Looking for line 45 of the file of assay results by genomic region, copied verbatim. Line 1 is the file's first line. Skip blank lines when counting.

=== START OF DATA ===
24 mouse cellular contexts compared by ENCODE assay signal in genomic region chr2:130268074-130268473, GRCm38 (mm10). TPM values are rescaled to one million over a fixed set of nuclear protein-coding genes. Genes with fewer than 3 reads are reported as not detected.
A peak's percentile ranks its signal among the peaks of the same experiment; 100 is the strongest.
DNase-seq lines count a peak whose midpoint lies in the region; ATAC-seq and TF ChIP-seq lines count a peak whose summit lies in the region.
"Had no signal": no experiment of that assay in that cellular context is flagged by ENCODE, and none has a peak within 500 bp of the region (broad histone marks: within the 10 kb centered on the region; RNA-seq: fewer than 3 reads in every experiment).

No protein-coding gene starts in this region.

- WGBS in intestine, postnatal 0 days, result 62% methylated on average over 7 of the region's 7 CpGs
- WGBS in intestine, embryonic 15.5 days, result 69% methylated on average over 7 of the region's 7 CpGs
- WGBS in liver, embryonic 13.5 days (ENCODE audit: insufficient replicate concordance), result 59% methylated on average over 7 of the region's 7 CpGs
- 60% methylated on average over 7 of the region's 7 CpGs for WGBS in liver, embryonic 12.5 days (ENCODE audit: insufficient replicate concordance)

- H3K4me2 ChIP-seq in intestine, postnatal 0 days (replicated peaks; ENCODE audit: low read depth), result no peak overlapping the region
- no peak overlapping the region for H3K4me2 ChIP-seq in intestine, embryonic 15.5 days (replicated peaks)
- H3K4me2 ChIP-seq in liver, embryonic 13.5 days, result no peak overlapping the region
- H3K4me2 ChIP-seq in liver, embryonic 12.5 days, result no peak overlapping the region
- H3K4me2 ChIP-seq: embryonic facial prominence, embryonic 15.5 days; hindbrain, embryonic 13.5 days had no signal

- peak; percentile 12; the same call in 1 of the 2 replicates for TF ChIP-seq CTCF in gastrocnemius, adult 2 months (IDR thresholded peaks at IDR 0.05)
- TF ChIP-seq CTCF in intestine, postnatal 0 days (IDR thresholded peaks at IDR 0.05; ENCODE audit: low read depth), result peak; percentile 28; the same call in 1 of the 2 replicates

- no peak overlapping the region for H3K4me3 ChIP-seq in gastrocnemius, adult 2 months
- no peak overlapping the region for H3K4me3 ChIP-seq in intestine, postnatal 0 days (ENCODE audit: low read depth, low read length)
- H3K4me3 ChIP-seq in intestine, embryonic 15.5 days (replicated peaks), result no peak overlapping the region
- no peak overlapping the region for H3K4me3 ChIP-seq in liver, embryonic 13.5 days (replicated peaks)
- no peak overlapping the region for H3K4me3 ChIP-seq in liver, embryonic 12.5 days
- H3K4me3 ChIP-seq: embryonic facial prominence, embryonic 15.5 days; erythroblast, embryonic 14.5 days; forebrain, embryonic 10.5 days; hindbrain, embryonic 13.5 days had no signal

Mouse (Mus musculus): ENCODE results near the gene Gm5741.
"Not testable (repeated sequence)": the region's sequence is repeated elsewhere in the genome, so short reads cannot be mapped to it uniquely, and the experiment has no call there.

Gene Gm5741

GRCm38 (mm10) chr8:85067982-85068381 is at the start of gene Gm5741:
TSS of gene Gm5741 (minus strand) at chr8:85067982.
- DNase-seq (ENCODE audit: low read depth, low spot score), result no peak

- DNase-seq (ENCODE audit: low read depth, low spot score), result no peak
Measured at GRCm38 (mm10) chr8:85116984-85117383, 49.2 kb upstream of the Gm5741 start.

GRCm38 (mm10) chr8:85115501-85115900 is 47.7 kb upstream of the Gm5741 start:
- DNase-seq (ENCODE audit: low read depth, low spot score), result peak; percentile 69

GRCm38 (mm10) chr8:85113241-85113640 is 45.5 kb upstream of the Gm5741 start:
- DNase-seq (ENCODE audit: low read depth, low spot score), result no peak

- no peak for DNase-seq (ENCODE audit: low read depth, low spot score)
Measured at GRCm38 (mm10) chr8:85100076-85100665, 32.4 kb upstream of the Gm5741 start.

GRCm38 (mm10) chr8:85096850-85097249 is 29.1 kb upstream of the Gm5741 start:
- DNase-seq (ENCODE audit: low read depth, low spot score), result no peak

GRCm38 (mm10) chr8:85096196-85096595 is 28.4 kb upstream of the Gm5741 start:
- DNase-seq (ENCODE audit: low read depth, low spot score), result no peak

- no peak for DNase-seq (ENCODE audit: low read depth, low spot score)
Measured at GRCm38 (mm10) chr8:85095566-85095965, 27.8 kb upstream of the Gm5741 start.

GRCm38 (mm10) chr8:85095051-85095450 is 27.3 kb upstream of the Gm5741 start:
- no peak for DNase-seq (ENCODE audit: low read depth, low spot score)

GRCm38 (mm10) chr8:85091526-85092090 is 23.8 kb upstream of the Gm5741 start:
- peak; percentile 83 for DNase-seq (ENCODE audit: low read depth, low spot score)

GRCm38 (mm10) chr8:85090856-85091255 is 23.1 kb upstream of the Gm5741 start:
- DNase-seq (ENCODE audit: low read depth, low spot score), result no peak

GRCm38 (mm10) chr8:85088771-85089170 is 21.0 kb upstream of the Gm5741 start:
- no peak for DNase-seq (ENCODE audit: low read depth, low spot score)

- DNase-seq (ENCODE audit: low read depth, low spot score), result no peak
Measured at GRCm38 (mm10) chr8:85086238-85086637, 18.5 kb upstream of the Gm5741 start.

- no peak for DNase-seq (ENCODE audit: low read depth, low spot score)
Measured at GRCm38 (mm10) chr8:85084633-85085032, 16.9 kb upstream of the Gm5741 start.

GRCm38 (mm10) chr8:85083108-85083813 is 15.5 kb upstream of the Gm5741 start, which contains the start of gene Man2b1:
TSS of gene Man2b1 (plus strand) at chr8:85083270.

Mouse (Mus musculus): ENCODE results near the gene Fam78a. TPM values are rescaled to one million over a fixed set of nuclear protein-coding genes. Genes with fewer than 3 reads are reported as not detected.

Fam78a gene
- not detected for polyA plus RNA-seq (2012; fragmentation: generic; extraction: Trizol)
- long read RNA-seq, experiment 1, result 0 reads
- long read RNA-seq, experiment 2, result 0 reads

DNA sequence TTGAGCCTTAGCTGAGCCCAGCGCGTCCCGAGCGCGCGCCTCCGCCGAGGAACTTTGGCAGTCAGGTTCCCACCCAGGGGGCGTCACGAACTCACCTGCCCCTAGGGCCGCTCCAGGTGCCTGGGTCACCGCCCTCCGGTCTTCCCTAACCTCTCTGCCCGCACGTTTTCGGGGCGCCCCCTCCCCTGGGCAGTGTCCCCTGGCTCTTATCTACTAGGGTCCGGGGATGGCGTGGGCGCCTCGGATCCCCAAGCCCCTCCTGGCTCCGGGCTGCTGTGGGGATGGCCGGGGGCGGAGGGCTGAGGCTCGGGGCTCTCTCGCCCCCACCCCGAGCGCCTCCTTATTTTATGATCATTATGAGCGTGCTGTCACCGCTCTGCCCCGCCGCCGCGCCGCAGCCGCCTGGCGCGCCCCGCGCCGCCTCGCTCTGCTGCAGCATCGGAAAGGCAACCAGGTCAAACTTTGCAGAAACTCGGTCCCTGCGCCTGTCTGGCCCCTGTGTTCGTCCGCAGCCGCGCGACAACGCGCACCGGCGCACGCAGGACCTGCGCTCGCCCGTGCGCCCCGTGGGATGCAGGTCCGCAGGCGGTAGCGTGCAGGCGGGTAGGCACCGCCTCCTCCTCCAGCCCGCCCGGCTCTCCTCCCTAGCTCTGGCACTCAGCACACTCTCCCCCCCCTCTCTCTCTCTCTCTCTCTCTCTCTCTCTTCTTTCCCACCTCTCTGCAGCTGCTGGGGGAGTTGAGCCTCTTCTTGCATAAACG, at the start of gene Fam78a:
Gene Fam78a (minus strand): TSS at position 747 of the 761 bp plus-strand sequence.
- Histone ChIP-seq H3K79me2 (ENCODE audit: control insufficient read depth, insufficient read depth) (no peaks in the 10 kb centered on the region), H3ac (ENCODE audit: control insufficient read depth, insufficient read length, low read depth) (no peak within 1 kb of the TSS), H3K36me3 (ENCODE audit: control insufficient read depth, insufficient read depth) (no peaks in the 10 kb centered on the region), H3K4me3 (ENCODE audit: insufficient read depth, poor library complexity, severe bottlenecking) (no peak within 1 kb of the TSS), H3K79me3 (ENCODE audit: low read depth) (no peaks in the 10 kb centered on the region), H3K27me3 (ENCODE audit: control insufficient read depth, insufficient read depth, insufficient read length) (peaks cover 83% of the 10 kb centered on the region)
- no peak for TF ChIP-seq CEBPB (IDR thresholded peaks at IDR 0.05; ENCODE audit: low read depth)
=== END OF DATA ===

GRCm38 (mm10) chr8:85091526-85092090 is 23.8 kb upstream of the Gm5741 start: